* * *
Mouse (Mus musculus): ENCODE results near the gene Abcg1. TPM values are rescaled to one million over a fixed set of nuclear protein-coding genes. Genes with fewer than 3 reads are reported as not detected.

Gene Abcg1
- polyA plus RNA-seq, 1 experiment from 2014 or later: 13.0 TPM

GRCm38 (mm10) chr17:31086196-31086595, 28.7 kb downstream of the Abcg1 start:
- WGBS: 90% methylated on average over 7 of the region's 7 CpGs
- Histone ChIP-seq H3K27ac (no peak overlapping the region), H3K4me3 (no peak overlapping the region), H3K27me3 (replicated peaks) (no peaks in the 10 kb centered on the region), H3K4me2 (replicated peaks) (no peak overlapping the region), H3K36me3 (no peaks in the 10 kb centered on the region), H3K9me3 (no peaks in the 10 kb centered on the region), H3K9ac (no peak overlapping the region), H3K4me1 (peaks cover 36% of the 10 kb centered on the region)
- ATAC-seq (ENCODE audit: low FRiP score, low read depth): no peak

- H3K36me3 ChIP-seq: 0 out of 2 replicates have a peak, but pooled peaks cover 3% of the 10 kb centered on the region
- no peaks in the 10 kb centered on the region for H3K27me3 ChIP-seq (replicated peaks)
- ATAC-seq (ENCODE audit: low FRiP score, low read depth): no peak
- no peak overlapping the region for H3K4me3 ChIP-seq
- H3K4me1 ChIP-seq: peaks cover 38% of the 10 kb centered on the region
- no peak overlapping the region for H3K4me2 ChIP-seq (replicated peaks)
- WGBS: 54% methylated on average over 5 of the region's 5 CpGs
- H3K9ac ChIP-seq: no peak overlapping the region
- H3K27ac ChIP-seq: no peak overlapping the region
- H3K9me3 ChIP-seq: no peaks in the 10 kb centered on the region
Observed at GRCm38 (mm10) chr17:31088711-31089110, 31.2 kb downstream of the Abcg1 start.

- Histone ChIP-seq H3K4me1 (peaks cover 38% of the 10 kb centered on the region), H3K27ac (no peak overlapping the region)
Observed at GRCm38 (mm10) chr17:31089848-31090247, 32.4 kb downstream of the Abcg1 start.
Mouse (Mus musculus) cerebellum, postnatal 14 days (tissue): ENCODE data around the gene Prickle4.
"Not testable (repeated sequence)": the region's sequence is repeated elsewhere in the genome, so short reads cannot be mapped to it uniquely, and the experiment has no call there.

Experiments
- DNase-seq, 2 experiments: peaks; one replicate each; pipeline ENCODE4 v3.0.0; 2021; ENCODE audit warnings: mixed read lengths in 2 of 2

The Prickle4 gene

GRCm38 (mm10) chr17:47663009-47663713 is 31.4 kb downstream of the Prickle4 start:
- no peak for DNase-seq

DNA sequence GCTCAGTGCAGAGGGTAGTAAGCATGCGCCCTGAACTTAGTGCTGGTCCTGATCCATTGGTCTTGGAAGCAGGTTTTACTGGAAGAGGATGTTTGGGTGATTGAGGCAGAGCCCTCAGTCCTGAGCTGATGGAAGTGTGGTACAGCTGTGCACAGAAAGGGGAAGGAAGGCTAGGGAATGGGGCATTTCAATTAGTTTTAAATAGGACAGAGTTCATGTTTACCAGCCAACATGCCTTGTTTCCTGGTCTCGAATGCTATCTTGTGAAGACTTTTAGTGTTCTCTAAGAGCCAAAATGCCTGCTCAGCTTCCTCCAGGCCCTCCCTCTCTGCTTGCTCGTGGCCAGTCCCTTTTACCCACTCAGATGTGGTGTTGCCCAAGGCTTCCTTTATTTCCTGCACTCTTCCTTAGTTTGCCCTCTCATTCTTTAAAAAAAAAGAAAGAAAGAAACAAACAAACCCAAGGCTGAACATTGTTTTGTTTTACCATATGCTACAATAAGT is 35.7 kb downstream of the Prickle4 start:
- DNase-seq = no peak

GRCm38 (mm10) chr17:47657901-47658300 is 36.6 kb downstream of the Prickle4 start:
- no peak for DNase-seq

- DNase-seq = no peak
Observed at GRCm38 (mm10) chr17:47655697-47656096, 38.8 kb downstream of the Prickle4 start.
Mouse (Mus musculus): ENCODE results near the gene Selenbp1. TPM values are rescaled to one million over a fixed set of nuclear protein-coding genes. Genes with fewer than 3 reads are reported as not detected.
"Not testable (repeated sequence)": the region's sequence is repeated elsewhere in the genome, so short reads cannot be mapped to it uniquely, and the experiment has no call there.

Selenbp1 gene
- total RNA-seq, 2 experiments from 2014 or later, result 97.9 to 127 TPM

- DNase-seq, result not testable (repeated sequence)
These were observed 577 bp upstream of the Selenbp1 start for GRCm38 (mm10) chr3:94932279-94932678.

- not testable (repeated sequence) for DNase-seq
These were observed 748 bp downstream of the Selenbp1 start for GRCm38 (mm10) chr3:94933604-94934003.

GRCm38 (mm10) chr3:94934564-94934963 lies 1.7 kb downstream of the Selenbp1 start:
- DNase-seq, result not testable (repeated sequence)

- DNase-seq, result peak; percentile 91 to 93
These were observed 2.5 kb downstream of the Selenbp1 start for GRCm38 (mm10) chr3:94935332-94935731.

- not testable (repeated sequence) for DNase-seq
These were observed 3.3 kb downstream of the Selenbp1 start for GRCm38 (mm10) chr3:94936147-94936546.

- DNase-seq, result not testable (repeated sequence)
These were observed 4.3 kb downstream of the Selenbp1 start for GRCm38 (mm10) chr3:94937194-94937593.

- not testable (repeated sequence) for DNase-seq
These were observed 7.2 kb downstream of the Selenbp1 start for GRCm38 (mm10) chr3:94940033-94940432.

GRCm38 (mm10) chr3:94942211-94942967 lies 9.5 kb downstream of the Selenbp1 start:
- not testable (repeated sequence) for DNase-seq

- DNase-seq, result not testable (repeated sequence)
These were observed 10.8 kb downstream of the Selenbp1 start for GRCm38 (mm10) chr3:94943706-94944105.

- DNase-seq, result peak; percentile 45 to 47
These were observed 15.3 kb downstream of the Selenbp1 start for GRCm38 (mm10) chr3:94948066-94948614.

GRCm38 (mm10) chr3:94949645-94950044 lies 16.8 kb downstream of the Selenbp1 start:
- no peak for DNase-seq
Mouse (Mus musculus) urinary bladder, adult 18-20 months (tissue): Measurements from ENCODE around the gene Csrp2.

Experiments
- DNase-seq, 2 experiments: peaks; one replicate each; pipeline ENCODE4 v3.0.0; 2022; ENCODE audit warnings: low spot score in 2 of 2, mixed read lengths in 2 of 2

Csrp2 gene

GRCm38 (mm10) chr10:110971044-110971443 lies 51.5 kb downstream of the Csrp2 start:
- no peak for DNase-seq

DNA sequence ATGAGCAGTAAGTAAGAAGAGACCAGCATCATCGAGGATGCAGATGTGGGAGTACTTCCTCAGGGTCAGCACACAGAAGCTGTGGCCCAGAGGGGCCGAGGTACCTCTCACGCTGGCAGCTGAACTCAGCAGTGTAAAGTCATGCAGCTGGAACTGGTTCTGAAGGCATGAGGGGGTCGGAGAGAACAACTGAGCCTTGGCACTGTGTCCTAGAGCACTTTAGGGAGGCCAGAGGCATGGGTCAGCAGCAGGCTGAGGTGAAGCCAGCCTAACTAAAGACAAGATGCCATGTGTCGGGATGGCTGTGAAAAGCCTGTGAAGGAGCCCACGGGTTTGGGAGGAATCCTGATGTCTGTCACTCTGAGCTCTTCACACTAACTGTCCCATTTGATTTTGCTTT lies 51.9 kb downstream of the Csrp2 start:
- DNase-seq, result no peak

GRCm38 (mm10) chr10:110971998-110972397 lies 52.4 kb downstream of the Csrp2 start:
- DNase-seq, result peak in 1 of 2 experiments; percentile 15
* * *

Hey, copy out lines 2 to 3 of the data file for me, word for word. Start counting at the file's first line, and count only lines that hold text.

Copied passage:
Gene Abcg1
- polyA plus RNA-seq, 1 experiment from 2014 or later: 13.0 TPM